NJ’s Number 1 Again For Highest Property Taxes In The Country
We did it, Jersey! We're NUMBER ONE!
JK, don't get too excited. Nobody wants to be number one for this....
Let's just be real, okay? New Jersey isn't exactly known for its cheap cost of living. That's a joke considering it's SO EXPENSIVE to make a life in this state. Not only can we not use our public land the way other states can, but the little piece of earth we each individually call home comes with such a heavy price tag in and of itself that it's almost comical.
Of course, I'm talking about the money we pay in property taxes every year. It's embarrassing, really. I have friends in the surrounding states who have twice the lot size I do and pay half the property taxes. That example is one of many that serves to prove the point that the folks over at WalletHub did when they compared each state's average real estate property tax.
Now, if you're a renter, you may be thinking to yourself how thankful you are that you don't have to worry about paying property taxes every year. Hate to rain on your parade, but you do. The rental property's annual property tax no doubt contributes to how much your landlord charges you each and every month. Bottom line, if the property taxes for wherever you're renting were lower, your monthly rent would be less, too.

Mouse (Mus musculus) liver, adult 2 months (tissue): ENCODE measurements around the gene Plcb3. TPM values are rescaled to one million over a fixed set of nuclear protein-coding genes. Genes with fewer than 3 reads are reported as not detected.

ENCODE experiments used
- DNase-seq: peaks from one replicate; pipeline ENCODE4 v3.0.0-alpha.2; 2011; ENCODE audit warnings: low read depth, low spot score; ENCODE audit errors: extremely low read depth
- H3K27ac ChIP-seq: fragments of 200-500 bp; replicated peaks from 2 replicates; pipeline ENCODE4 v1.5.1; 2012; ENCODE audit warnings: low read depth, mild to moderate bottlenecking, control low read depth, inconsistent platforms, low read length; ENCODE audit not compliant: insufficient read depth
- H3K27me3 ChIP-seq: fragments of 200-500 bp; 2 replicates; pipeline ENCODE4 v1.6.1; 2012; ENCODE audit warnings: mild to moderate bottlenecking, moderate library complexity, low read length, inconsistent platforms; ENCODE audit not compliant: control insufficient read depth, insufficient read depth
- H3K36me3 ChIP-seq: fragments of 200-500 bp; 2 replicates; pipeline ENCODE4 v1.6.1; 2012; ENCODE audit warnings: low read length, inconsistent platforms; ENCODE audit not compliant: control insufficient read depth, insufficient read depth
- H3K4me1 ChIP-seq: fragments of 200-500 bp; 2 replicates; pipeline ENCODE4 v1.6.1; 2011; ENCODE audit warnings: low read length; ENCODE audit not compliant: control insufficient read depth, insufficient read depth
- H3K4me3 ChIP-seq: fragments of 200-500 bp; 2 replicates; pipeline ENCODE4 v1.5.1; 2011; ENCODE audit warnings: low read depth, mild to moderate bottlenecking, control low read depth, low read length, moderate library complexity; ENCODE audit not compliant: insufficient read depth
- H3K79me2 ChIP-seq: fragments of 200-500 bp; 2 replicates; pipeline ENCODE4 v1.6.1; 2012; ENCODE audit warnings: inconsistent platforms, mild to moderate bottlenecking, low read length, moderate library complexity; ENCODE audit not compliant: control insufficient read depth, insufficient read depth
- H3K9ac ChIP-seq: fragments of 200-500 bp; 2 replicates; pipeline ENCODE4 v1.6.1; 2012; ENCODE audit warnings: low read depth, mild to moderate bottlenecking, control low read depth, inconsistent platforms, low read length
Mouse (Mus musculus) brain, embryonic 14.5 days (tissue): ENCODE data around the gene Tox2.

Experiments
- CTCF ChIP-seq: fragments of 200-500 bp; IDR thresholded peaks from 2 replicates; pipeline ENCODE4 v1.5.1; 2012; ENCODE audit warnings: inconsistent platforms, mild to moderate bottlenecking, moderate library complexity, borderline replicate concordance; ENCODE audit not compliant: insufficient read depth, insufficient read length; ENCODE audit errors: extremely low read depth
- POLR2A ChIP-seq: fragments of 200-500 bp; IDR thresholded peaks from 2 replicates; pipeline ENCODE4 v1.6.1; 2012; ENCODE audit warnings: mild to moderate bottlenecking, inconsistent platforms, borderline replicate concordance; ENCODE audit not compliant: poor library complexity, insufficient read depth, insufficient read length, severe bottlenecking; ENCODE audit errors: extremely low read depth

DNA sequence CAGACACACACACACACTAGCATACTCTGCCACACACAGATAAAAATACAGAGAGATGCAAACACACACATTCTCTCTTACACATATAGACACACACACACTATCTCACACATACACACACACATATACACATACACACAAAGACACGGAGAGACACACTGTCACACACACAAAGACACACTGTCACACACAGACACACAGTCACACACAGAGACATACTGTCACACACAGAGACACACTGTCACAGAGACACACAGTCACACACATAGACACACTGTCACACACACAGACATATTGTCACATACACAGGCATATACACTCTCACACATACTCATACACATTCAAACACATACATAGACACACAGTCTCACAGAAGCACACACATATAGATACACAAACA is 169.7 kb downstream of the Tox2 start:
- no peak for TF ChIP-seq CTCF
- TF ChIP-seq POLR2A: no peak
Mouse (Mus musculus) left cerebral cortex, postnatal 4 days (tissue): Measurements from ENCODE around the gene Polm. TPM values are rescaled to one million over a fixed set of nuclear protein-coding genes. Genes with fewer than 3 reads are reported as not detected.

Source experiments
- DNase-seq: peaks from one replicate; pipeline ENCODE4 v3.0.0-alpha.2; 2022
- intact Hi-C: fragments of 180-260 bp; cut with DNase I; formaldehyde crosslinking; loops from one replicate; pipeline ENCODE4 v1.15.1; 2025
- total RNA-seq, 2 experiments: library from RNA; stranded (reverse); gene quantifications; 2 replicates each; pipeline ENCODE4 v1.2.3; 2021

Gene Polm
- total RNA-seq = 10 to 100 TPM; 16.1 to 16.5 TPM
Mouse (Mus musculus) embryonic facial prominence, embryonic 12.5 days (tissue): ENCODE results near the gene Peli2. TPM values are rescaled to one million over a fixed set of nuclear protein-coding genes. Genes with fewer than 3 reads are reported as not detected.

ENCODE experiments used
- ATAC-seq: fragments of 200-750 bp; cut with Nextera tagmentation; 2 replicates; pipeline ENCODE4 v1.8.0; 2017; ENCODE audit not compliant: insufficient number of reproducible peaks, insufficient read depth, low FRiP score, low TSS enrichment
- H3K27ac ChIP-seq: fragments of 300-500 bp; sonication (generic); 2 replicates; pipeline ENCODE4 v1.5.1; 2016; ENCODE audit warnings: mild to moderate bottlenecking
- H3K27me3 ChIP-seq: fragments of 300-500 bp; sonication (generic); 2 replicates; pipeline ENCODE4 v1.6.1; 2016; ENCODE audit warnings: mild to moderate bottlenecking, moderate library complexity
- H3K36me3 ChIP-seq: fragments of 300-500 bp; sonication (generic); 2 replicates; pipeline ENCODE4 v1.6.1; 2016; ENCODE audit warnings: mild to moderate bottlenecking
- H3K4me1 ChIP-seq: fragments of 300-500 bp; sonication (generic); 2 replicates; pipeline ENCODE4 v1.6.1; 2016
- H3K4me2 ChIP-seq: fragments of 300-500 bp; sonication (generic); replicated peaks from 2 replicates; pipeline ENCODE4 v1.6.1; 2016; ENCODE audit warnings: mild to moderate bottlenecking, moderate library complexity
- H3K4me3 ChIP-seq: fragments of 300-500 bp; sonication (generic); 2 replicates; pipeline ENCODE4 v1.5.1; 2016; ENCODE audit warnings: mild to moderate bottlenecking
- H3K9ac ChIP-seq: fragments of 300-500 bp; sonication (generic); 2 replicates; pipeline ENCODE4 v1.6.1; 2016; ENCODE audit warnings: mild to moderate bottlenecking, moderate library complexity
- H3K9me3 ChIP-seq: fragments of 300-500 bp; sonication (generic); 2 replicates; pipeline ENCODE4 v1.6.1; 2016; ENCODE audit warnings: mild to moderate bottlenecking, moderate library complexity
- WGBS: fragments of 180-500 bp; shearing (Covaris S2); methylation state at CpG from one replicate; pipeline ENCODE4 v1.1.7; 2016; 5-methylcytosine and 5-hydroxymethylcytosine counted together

WHY is it SO EXPENSIVE to live here? Well, long story short, the population is packed into this small state like sardines. Quite frankly, it's a bit naïve to expect it to be any other way when you think about the amount of people we've got crammed into the surface area that is the state of NJ. The only state more dense than Jersey is Rhode Island. Therefore, NJ requires more services than areas not as populated. Guess what pays for those public services? Your property taxes.
Unfortunately, there's not much that can be done about these costs, either. NJ's property taxes have been a spotlighted debate topic for YEARS among the politicians coming in and out of power. If nothing's been done to decrease the costs by now, it's not smart to hold much hope for the next few years.